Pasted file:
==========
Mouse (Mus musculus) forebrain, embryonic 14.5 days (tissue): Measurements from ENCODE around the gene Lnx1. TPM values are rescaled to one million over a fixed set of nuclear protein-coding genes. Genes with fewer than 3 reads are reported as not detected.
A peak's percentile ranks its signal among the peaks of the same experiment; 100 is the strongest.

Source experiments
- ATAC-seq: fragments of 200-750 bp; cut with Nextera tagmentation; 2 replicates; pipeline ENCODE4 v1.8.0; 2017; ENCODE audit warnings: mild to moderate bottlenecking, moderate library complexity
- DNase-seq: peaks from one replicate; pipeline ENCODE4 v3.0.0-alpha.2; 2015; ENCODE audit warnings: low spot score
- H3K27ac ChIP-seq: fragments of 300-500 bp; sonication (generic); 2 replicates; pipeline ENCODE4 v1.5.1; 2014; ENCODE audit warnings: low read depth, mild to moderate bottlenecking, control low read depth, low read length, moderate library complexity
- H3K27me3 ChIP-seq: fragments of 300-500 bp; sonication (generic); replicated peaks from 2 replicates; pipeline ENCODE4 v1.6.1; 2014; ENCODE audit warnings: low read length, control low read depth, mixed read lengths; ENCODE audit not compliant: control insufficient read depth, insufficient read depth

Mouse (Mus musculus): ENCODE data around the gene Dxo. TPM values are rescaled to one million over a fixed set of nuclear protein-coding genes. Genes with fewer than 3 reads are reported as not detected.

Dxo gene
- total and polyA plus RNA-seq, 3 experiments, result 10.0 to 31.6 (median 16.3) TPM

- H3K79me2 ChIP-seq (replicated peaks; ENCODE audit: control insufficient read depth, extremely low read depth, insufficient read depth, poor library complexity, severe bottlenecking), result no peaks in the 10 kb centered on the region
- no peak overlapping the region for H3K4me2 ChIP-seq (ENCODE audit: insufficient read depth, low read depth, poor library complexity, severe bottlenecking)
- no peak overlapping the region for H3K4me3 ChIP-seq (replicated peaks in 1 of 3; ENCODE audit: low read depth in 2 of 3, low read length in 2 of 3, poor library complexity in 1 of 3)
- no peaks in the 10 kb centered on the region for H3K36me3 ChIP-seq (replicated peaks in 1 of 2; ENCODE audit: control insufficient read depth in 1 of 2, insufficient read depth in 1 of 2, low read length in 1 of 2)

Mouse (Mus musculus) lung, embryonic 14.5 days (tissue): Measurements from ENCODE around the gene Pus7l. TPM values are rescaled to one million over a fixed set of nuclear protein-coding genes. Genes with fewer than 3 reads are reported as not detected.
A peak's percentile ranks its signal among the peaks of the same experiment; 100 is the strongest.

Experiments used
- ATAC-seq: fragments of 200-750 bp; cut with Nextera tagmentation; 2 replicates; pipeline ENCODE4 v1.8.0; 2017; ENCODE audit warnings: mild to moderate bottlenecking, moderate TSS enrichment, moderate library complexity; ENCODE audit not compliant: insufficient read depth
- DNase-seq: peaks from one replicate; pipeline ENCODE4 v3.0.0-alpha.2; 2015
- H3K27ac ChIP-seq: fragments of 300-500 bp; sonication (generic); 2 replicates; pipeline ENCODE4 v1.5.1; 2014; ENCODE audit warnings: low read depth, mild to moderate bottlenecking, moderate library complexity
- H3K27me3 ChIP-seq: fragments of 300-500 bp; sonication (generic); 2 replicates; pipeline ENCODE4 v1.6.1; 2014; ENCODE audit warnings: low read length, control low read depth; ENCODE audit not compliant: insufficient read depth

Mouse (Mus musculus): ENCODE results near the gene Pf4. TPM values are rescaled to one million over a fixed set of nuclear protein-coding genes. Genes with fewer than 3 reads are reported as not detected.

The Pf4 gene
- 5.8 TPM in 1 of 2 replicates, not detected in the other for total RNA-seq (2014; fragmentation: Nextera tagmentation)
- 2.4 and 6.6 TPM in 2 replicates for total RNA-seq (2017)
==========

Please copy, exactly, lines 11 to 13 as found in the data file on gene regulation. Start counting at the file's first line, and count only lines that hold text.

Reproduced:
- H3K79me2 ChIP-seq (replicated peaks; ENCODE audit: control insufficient read depth, extremely low read depth, insufficient read depth, poor library complexity, severe bottlenecking), result no peaks in the 10 kb centered on the region
- no peak overlapping the region for H3K4me2 ChIP-seq (ENCODE audit: insufficient read depth, low read depth, poor library complexity, severe bottlenecking)
- no peak overlapping the region for H3K4me3 ChIP-seq (replicated peaks in 1 of 3; ENCODE audit: low read depth in 2 of 3, low read length in 2 of 3, poor library complexity in 1 of 3)